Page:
R Companion to Political Analysis / Edition 1 available in Paperback
Teach your students to conduct political research using R, the open source programming language and software environment for statistical computing and graphics. An R Companion to Political Analysis by Philip H. Pollock III and Barry C. Edwards offers the same easy-to-use and effective style as the best-selling SPSS and Stata Companions. The all-new Second Edition includes new and revised exercises and datasets showing students how to analyze research-quality data to learn descriptive statistics, data transformations, bivariate analysis (cross-tabulations and mean comparisons), controlled comparisons, statistical inference, linear correlation and regression, dummy variables and interaction effects, and logistic regression. The clear explanation and instruction is accompanied by annotated and labeled screen shots and end-of-chapter exercises to help students apply what they have learned.
|Product dimensions:||10.90(w) x 14.00(h) x 0.80(d)|
About the Author
Philip H. Pollock III is professor of political science at the University of Central Florida. He has taught courses in research methods at the undergraduate and graduate levels for nearly 30 years. His main research interests are American public opinion, voting behavior, techniques of quantitative analysis, and the scholarship of teaching and learning. His recent research has been on the effectiveness of Internet-based instruction. Pollock’s research has appeared in the American Journal of Political Science, Social Science Quarterly, and British Journal of Political Science. Recent scholarly publications include articles in Political Research Quarterly, the Journal of Political Science Education, and PS: Political Science and Politics.
Table of Contents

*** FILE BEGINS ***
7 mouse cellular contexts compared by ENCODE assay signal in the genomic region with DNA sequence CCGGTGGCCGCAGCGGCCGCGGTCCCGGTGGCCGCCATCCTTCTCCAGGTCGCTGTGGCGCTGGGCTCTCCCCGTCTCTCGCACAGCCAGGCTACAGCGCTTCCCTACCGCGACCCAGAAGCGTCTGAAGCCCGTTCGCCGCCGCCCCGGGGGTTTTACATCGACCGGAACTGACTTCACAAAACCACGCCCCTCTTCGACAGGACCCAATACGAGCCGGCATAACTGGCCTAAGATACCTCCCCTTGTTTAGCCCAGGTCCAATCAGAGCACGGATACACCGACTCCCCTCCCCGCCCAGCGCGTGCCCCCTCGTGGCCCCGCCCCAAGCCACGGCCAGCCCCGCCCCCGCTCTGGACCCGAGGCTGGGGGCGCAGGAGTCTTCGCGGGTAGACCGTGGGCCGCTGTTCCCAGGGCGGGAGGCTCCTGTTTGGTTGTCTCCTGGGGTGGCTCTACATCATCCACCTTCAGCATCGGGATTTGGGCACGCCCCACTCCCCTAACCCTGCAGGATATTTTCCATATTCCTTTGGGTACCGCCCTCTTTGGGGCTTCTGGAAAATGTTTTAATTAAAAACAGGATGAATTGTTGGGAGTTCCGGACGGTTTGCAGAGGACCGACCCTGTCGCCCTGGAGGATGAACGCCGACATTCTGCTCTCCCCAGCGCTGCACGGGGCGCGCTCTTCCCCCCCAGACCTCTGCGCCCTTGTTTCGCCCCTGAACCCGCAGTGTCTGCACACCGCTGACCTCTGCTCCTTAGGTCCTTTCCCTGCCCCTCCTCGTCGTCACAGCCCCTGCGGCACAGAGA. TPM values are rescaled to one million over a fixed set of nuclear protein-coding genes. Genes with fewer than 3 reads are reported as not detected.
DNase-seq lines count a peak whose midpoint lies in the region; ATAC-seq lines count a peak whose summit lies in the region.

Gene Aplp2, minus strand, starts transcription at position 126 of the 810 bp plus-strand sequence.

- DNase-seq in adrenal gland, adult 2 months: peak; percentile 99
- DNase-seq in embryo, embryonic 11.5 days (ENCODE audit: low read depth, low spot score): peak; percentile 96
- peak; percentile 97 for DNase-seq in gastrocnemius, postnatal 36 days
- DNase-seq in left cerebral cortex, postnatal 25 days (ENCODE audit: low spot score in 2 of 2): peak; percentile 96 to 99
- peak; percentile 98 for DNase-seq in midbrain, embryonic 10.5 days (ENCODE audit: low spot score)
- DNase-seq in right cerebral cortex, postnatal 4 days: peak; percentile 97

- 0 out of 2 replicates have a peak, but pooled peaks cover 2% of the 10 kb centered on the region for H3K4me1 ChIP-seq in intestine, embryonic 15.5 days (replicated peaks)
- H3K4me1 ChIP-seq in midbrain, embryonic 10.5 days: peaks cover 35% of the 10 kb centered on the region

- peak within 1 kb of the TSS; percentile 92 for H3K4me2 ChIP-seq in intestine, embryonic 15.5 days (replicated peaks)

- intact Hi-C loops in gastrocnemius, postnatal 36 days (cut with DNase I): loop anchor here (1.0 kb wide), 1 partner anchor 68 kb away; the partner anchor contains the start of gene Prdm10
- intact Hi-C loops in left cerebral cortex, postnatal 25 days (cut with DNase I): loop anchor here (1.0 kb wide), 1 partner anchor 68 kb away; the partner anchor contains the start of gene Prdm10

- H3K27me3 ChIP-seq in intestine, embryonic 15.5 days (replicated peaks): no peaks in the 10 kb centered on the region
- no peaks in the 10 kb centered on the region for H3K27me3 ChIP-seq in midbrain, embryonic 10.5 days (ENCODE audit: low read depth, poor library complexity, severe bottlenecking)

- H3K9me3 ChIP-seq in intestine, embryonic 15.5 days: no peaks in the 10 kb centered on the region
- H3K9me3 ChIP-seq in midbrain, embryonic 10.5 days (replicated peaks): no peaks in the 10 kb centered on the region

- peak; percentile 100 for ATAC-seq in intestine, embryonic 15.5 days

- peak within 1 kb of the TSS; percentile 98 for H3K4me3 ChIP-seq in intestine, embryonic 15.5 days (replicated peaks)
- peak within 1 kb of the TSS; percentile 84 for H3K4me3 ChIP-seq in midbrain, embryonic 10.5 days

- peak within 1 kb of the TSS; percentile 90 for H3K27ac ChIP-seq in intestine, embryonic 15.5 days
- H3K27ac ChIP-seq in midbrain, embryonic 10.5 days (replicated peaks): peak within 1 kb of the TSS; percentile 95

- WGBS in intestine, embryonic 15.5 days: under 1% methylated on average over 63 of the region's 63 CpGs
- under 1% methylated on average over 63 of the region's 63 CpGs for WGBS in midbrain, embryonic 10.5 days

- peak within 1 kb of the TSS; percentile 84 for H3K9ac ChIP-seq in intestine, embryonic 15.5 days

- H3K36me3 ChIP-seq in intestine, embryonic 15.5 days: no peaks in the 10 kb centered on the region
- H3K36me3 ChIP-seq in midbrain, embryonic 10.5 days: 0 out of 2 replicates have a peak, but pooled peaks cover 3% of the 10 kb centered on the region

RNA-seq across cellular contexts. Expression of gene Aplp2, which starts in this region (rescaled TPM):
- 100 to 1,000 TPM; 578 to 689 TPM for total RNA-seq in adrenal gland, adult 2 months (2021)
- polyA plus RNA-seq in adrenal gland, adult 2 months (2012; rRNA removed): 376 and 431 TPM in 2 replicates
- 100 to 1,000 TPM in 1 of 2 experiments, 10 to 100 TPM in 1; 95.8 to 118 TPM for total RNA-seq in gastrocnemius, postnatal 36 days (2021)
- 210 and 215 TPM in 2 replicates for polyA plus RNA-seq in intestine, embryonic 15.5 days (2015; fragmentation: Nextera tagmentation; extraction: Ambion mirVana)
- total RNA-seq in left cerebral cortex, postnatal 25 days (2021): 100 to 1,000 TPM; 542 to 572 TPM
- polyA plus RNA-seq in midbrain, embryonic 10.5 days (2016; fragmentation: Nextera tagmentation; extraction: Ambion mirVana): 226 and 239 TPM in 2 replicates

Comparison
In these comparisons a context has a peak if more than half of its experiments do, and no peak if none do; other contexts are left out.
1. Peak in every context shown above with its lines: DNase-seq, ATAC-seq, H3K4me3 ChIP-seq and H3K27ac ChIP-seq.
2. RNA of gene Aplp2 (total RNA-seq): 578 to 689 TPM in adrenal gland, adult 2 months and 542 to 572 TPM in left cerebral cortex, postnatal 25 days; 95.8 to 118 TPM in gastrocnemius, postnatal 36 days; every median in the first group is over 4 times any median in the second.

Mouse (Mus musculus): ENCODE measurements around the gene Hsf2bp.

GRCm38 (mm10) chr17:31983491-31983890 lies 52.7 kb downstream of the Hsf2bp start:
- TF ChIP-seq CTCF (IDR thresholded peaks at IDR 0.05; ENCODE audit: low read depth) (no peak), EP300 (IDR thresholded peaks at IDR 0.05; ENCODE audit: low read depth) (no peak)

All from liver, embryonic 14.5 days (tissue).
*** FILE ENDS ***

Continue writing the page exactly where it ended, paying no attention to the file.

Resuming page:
List of Boxes and FiguresPrefaceA Quick Reference Guide to R Companion FunctionsIntroduction: Getting Acquainted with R About R Installing R A Quick Tour of the R Environment Objects Functions Getting Help ExercisesChapter 1: The R Companion Package Running Scripts Ten Tips for Writing Good R Scripts Managing R Output: Graphics and Text Additional Software for Working with R Debugging R Code ExercisesChapter 2: Descriptive Statistics Interpreting Measures of Central Tendency and Variation Describing Nominal Variables Describing Ordinal Variables Describing the Central Tendency of Interval Variables Describing the Dispersion of Interval Variables Obtaining Case-Level Information ExercisesChapter 3: Transforming Variables Applying Mathematical and Logical Operators to Variables Creating Indicator Variables Changing Variable Classes Adding or Modifying Variable Labels Collapsing Variables into Simplified Categories Centering or Standardizing a Numeric Variable Creating an Additive Index ExercisesChapter 4: Making Comparisons Cross-Tabulations and Mosaic Plots Line Charts Mean Comparison Analysis Box Plots Strip Charts ExercisesChapter 5: Making Controlled Comparisons Cross-Tabulation Analysis with a Control Variable Multiple Line Charts The legend Function Mean Comparison Analysis with a Control Variable ExercisesChapter 6: Making Inferences about Sample Means Finding the 95 Percent Confidence Interval of the Population Mean Testing Hypothetical Claims about the Population Mean Making Inferences about Two Sample Means Making Inferences about Two Sample Proportions ExercisesChapter 7: Chi-Square and Measures of Association Analyzing an Ordinal-Level Relationship Analyzing an Ordinal-Level Relationship with a Control Variable Analyzing a Nominal-Level Relationship with a Control Variable ExercisesChapter 8: Correlation and Linear Regression Correlation Analysis Bivariate Regression with a Dummy Variable Bivariate Regression with an Interval-Level Independent Variable Multiple Regression Analysis Multiple Regression with Ordinal or Categorical Variables Weighted Regression with a Dummy Variable Multiple Regression Analysis with Weighted Data Weighted Regression with Ordinal or Categorical Independent Variables Creating Tables of Regression Results ExercisesChapter 9: Visualizing Correlation and Regression Analysis Visualizing Correlation General Comments about Visualizing Regression Results Plotting Multiple Regression Results Interaction Effects in Multiple Regression Visualizing Regression Results with Weighted Data Special Issues When Plotting Observations with Limited Unique Values ExercisesChapter 10: Logistic Regression Thinking about Odds, Logged Odds, and Probabilities Estimating Logistic Regression Models Interpreting Logistic Regression Results with Odds Ratios Visualizing Results with Predicted Probabilities Curves Probability Profiles for Discrete Cases Model Fit Statistics for Logistic Regressions An Additional Example of Multivariable Logistic Regression ExercisesChapter 11: Doing Your Own Political Analysis Seven Doable Ideas Importing Data Writing It UpAppendix Table A.1 Alphabetical List of Variables in the GSS Dataset Table A.2 Alphabetical List of Variables in the NES Dataset Table A.3 Alphabetical List of Variables in the States Dataset Table A.4 Alphabetical List of Variables in the World DatasetAbout the Authors